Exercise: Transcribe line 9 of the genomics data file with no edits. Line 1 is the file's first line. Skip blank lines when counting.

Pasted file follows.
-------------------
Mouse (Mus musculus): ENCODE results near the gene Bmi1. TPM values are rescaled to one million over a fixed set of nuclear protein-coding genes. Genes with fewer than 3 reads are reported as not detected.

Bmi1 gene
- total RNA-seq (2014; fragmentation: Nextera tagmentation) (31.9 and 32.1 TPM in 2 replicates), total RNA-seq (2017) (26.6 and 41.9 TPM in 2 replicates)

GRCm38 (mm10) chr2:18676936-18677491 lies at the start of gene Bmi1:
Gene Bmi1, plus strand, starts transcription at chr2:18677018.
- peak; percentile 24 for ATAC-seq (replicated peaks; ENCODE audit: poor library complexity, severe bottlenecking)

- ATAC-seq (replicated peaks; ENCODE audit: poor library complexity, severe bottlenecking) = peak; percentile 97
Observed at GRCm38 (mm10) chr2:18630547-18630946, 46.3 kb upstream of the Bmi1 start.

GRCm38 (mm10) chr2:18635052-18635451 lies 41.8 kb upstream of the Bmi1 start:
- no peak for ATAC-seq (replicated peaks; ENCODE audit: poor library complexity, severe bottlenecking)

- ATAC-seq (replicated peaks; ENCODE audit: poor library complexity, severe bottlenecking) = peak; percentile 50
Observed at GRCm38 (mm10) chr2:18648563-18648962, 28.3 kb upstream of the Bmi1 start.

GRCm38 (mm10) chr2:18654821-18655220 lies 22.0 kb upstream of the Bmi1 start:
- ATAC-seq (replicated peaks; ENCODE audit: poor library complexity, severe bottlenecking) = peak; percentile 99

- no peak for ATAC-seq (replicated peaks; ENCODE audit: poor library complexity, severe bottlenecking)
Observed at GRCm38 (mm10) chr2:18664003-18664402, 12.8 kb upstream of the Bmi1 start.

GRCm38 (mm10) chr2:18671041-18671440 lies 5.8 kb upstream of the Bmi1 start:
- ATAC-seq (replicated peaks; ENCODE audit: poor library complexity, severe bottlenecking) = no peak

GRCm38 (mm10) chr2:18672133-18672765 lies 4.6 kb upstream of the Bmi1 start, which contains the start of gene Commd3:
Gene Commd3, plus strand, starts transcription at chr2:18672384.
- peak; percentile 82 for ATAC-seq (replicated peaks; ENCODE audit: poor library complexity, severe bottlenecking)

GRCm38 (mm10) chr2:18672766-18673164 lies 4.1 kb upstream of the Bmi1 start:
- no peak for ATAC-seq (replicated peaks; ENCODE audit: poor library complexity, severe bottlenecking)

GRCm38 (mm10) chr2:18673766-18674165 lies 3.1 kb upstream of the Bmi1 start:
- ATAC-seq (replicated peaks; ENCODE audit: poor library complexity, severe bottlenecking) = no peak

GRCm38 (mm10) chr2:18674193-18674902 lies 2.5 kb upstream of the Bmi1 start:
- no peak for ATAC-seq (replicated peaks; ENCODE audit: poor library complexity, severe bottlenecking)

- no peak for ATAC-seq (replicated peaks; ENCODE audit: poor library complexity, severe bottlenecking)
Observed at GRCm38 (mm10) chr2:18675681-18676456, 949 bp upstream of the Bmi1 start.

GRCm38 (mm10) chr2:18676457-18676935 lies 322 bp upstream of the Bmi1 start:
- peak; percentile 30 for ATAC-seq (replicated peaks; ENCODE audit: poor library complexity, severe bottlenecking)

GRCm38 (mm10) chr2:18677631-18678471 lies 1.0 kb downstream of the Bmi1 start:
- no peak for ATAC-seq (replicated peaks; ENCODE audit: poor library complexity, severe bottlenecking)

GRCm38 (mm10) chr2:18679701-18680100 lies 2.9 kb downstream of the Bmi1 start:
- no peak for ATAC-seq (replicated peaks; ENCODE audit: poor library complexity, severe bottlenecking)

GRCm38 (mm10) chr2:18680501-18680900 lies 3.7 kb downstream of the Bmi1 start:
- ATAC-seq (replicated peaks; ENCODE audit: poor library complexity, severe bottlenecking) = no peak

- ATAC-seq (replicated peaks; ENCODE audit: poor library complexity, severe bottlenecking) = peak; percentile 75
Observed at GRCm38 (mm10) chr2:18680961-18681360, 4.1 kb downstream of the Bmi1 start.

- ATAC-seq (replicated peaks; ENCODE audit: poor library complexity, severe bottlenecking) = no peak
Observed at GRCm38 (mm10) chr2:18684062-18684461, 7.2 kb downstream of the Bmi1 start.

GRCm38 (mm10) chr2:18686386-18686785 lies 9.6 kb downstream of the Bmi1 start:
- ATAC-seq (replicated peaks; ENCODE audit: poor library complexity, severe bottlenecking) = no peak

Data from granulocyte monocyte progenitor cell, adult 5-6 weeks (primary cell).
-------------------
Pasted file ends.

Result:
GRCm38 (mm10) chr2:18635052-18635451 lies 41.8 kb upstream of the Bmi1 start: